GRAND RAPIDS, Mich (WOTV) – When you file for a divorce there is an initial period of time when the normal routine of who in the marriage is responsible for what is in upheaval. It becomes the job of the attorneys to ask the court to decide issues on maintaining the home, paying bills, visitation, support, and other necessary items in order for both spouses to function while the divorce is ongoing and the couple negotiates how they will divide their assets and split their lives. The court makes these determinations based on the motions brought before the court by both of the attorneys who represent the two sides in the case.
There are so many motions before the court every week that one day per week is usually dubbed ‘motion day’. An attorney files a motion for a specific subject to be decided and both sides argue their case of what they think is fair and equitable. After listening to both sides, the judge will determine what the court will order. The court order spells out the solution to whatever subject of the motion was. For instance, if the motion is to ask that the wife be allowed full use of the marital residence while the divorce is in progress, the order may award full use of the house to the wife until an agreement is reached between the couple as to who gets to keep the house or whether it will be sold and the proceeds distributed. It may even specify who has to maintain the upkeep of the premises, pay the insurance and taxes, etc., until that agreement is reached.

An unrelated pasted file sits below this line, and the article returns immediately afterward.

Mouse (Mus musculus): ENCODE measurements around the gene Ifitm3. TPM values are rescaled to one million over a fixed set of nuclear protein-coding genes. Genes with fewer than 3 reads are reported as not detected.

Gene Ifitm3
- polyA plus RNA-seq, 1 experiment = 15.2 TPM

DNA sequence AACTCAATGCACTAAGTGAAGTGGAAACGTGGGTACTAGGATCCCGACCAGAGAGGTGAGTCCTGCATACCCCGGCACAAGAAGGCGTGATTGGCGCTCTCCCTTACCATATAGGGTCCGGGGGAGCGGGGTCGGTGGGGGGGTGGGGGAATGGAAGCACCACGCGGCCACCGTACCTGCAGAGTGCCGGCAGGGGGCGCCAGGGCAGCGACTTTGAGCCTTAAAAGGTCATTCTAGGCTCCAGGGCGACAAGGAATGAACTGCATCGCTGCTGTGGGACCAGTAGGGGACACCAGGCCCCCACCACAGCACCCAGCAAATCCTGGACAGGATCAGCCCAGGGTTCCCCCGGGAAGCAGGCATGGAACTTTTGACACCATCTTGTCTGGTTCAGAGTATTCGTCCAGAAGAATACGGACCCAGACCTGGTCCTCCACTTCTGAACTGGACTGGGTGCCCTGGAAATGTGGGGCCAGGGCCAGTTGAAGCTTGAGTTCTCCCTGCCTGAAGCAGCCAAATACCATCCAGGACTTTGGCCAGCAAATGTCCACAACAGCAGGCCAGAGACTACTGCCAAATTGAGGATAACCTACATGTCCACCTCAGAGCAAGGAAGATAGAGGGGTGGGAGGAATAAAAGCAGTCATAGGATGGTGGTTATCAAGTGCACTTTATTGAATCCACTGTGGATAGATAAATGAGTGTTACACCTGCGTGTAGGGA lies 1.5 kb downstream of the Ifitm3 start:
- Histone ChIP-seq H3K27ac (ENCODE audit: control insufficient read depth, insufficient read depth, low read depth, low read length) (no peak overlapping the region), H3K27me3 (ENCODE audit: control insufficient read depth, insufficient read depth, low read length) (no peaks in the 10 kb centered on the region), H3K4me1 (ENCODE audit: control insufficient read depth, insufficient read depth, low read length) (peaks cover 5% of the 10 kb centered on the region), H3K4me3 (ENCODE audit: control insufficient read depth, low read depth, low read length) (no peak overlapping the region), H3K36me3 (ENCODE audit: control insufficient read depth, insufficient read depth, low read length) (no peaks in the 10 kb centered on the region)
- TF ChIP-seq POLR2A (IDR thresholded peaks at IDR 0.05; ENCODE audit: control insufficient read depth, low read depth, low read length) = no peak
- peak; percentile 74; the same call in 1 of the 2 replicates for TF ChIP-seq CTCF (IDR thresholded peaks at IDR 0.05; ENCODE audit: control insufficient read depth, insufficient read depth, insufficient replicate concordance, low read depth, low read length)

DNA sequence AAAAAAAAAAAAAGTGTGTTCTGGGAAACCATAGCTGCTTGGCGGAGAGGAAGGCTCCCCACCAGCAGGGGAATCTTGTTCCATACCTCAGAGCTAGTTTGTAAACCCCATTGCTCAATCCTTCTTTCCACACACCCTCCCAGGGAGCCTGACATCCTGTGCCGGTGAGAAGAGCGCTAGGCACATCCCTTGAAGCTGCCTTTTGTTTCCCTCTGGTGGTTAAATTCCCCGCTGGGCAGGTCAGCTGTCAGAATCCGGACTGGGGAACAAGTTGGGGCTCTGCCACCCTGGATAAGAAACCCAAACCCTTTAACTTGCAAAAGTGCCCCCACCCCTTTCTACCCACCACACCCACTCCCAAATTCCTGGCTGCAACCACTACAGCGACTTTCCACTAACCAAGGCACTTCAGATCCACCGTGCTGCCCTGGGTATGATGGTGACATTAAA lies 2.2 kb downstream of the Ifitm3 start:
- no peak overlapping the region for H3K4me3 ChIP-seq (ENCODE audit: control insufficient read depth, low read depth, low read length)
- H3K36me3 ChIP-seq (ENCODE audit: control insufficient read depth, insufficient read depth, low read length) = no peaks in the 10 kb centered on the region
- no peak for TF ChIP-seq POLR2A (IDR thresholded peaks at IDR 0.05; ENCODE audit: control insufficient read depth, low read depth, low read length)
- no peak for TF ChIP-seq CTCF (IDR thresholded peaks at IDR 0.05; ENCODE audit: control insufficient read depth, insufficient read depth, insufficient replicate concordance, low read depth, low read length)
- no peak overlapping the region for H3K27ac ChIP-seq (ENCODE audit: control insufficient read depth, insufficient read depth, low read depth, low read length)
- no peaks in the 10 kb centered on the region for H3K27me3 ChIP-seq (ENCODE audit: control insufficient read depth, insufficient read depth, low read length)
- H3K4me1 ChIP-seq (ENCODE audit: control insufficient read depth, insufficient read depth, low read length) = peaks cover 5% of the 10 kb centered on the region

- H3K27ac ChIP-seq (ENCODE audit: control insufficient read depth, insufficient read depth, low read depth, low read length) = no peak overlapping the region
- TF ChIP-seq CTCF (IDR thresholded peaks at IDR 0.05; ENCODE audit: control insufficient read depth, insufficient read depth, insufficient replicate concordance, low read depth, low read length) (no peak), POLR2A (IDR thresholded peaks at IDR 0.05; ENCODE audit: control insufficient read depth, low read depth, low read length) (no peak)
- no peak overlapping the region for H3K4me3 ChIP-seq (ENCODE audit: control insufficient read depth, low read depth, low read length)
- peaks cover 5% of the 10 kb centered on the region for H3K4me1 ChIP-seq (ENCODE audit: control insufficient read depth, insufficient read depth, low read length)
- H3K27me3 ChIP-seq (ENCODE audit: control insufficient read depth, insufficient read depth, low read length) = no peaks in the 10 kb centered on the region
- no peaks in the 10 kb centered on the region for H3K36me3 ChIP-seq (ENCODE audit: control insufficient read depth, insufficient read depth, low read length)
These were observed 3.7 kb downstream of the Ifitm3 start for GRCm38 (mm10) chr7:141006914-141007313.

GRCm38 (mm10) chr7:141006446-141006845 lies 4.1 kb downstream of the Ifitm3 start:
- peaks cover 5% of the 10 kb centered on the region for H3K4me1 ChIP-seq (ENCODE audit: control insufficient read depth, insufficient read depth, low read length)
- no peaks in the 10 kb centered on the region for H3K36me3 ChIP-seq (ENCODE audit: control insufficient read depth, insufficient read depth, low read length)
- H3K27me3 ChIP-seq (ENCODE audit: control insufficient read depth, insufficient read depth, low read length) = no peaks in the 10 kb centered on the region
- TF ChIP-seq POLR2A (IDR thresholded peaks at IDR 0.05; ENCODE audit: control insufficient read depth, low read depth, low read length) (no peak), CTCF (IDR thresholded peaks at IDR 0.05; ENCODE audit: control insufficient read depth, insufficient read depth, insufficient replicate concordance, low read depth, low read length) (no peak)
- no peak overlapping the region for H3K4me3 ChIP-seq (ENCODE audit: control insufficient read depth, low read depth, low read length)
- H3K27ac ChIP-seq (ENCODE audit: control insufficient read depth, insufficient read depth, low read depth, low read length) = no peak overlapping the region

Using the example of the use of the house, let’s say the husband is told he must leave and give the wife exclusive use of the house during the divorce. He refuses to leave and ignores the court order and she is faced with an angry soon-to-be ex living in the same space. The solution is a Show Cause Motion.
A Show Cause Motion is exactly what it sound like. The women’s attorney would bring a motion in front of the court asking that the husband show cause why he did not comply with the court order. Unless he has an extremely good reason, it is likely he will be held in contempt of court. The judge now has the ability to levy a fine, attorney fees for making the opposing counsel come to court for the motion, or even jail time as a punishment for ignoring his order.
Needless to say, judges do not take contempt of court lightly. Keep in mind that being called into court for a Show Cause Motion is not something you want to do as it is likely to influence the judge on other aspects of your case. Defying a court order can do nothing but harm your chances of ensuring you get what you want from your divorce.
Nothing here in constitutes a legal opinion.